Never mind the bollocks

Politics + Other Mistakes  
By AL DIAMON  |  May 16, 2012

In the wake of its chaotic state convention, the Maine Republican Party has cleverly positioned itself to appeal to a whole new segment of the public: Anarchists.

While the straitlaced GOP might seem like an unattractive option for shaggy bomb-throwers with poor personal hygiene, there appears to be some common ground. On the convention floor, supporters of presidential candidate Ron Paul were heard chanting lyrics from the Sex Pistols' "Anarchy in the U.K." "Don't know what I want, but I know how to get it," they shouted, while randomly dismantling the agenda, the platform, and the party leadership.

In an effort to redirect the Paul-bearers' march toward pandemonium, Republican frontrunner Mitt Romney's campaign urged his followers to sing "God Save The Queen." Since no one has ever referred to Mitt as a queen, that desperate move made no sense and only added to the general air of disarray.

In the midst of this bedlam, the Ron-ettes managed to nominate a slate of delegates to the GOP National Convention that includes:

John Birch Society member Landon St. Peter, whose online musings include this party-crashing query: "As there's NO substantive difference between Romney and Obama, why would anyone vote for either??"

Pete "the Carpenter" Harring, Maine Tea Party founder, whose blogging scorn is strictly nonpartisan: "Both parties are trying to divide us and it is working," followed by 16 exclamation points.

Eric Brakey, the head of Paul's campaign in Maine, who, until recently, was a member of the Libertarian Party of New York.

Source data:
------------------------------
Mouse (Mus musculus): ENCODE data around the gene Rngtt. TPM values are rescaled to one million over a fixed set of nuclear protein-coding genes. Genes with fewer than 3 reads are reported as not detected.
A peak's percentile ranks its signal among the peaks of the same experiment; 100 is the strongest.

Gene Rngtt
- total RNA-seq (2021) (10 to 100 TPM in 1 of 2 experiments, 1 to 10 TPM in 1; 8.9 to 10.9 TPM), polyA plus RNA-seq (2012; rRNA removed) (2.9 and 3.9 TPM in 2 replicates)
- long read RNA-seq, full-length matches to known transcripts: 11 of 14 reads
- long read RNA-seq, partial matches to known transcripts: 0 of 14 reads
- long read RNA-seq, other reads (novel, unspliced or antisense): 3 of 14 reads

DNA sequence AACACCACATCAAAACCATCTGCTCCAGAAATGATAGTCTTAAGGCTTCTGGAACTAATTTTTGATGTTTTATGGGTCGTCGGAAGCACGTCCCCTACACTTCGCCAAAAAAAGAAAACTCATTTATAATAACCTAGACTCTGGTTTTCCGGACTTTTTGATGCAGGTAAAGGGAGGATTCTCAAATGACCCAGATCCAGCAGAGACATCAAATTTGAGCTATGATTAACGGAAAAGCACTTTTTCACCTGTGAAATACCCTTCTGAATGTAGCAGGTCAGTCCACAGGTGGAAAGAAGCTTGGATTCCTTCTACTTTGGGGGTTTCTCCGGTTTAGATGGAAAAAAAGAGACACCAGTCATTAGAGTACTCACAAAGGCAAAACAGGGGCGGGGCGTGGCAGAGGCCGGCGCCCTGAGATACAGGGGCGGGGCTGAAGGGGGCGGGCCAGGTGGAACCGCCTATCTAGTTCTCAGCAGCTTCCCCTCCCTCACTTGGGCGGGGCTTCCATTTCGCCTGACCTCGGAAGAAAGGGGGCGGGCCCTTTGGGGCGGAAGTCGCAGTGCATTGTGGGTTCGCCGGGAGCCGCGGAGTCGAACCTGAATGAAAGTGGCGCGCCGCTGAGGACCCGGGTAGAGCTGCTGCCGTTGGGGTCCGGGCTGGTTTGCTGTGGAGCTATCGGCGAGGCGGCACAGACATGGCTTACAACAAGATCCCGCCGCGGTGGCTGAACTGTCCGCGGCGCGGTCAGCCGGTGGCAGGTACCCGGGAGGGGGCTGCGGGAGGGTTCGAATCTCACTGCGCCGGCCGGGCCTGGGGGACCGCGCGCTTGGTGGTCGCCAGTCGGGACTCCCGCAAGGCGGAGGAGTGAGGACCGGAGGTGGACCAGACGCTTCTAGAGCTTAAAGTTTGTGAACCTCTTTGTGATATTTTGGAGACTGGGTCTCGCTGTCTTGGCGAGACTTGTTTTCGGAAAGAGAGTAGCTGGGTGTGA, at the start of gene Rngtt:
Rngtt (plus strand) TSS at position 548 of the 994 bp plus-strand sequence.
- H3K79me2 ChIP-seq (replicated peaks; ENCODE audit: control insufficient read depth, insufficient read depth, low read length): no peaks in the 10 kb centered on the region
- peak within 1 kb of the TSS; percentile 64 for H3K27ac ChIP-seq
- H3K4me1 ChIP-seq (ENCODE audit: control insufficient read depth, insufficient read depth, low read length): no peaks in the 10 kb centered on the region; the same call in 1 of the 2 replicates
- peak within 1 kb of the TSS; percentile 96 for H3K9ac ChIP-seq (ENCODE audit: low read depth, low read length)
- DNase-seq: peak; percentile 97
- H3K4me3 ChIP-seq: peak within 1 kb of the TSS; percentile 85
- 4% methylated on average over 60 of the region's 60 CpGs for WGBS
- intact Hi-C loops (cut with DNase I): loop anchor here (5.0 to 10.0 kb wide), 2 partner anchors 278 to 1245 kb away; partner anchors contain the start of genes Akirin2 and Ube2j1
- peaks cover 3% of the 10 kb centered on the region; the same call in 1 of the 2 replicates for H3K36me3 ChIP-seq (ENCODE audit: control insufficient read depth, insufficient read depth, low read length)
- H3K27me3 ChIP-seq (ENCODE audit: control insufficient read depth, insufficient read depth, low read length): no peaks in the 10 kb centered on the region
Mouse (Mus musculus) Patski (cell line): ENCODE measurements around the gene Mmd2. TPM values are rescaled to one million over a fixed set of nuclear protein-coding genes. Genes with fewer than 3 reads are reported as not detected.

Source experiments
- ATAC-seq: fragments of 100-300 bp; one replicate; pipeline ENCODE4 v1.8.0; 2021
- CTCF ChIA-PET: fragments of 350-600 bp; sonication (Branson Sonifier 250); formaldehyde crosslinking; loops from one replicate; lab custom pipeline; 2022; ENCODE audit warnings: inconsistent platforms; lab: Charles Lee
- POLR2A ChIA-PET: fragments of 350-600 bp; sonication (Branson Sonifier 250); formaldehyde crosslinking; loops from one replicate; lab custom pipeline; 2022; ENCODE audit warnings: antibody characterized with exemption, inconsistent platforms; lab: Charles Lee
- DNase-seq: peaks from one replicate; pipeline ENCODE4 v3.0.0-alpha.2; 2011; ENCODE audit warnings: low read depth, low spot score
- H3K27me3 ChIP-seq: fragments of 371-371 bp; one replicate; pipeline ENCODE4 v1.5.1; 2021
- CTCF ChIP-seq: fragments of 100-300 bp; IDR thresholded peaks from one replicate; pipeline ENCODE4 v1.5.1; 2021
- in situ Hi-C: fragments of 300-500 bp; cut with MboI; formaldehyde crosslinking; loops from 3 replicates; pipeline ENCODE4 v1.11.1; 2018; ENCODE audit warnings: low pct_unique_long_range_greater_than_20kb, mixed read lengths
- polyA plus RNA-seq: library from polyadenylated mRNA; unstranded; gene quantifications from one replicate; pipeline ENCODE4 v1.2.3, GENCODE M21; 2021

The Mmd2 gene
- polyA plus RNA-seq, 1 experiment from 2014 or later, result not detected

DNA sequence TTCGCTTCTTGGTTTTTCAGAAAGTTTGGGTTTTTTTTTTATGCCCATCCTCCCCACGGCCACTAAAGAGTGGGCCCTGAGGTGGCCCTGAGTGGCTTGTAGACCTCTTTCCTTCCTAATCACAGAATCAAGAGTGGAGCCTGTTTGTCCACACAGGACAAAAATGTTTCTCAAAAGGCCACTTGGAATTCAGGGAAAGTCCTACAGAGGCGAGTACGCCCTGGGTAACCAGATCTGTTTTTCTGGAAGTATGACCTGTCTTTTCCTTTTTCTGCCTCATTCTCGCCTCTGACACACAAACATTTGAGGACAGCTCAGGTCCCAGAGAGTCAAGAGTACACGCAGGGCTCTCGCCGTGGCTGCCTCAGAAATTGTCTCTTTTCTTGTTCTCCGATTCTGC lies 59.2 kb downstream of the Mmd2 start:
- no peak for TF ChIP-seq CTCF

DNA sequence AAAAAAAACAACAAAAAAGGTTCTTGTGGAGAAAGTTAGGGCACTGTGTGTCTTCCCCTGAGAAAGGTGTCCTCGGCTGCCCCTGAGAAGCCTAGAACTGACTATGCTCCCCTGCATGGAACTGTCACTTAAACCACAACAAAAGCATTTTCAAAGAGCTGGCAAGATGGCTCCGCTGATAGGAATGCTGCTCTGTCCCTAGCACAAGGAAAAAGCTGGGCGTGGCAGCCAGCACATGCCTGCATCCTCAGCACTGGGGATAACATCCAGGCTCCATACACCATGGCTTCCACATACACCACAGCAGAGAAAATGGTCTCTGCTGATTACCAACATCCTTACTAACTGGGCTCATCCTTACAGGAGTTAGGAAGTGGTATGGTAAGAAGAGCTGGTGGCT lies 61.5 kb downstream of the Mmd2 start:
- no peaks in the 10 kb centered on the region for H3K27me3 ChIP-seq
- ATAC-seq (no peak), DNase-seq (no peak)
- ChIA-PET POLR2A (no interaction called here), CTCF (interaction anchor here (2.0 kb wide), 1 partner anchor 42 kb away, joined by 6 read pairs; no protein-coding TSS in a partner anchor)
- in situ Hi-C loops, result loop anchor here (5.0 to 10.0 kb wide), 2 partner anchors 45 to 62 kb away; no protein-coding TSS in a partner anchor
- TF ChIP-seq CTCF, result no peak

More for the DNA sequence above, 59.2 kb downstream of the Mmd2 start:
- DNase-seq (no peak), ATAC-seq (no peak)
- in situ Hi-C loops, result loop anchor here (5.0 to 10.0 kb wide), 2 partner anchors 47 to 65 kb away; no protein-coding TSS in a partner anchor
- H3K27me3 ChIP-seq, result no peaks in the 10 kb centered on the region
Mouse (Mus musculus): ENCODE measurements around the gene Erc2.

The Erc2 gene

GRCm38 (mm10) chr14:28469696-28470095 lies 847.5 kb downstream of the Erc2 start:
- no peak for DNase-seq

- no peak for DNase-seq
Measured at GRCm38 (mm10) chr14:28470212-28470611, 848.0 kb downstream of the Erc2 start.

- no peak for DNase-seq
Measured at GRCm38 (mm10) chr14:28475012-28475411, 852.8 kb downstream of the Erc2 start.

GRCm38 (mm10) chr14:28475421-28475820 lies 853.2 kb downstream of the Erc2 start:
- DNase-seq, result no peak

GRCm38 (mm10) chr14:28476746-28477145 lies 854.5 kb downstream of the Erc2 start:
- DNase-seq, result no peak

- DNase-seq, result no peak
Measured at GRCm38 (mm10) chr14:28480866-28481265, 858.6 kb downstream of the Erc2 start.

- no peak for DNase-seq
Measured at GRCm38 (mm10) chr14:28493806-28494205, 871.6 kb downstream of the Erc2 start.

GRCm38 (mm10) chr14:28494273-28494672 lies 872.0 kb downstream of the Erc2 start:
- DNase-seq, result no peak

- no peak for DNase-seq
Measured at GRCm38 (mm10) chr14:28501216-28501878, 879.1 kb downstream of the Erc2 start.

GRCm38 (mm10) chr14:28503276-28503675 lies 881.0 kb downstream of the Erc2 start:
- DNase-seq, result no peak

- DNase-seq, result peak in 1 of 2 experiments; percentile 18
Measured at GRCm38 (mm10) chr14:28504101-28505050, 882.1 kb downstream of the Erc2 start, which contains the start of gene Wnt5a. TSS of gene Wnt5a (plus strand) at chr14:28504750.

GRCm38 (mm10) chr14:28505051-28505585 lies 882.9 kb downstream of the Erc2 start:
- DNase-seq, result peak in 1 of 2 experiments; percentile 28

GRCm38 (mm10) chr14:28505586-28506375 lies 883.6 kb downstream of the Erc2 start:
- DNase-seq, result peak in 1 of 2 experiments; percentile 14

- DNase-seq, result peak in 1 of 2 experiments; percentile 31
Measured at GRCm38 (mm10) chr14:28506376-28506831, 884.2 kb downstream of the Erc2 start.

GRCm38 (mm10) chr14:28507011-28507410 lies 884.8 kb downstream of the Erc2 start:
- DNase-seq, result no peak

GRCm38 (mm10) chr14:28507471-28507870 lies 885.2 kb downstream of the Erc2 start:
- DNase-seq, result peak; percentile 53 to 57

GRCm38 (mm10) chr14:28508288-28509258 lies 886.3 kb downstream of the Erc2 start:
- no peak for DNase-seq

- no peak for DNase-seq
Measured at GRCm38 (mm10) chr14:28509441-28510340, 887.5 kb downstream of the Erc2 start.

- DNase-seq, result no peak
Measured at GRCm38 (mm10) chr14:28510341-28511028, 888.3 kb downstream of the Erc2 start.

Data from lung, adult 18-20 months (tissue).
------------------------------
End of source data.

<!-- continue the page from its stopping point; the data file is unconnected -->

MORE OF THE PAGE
Stavros Mendros, who pleaded guilty in 2007 to falsely notarizing petition signatures, was the front man for the unsuccessful 2011 casino referendum in Lewiston and during his time as a state representative was described by a reporter as "shrill, impatient, egotistical, self-serving, vastly ineffective and a political opportunist."

Eat your heart out, Sid Vicious.

The nearest thing to a normal delegate the Paul-verizers could support was Governor Paul LePage, who's officially uncommitted. Maybe, they just liked his first name.

In practical terms, the reduction of the Republican convention to rubble produced only modest immediate fallout. The six US Senate candidates lost out on a chance to distinguish themselves by seeing which could choreograph the best "spontaneous" floor demonstration. The party's state committee got stacked with Ron-droids programmed to fire GOP chairman Charlie Webster. And the delegate selections may be invalidated by legal challenges from miffed Mitt-ens, thereby proving that more than one side can pander to the anarchists.

Of those results, only the possible ouster of Webster is likely to have serious implications. He was the architect of the Republicans' surprise victories in the 2010 legislative races. Without his undivided attention on the 2012 elections, it's all but certain the GOP will lose control of the state House, and their Senate majority will shrink.

Webster was adept at keeping his recruits on message. His Paul-try attackers have displayed no such skill. The party's prospects won't be improved by being linked to crackpots claiming the United Nations is secretly attempting to take over the local planning board.

For mainstream Republicans, this year will likely go down as an opportunity lost. With Maine Democrats lacking both strong leaders and a clear message — except that they oppose anything LePage does — the GOP could have employed a unified battle plan to cement the gains it made two years ago, and position itself for a decade of dominance in Augusta.

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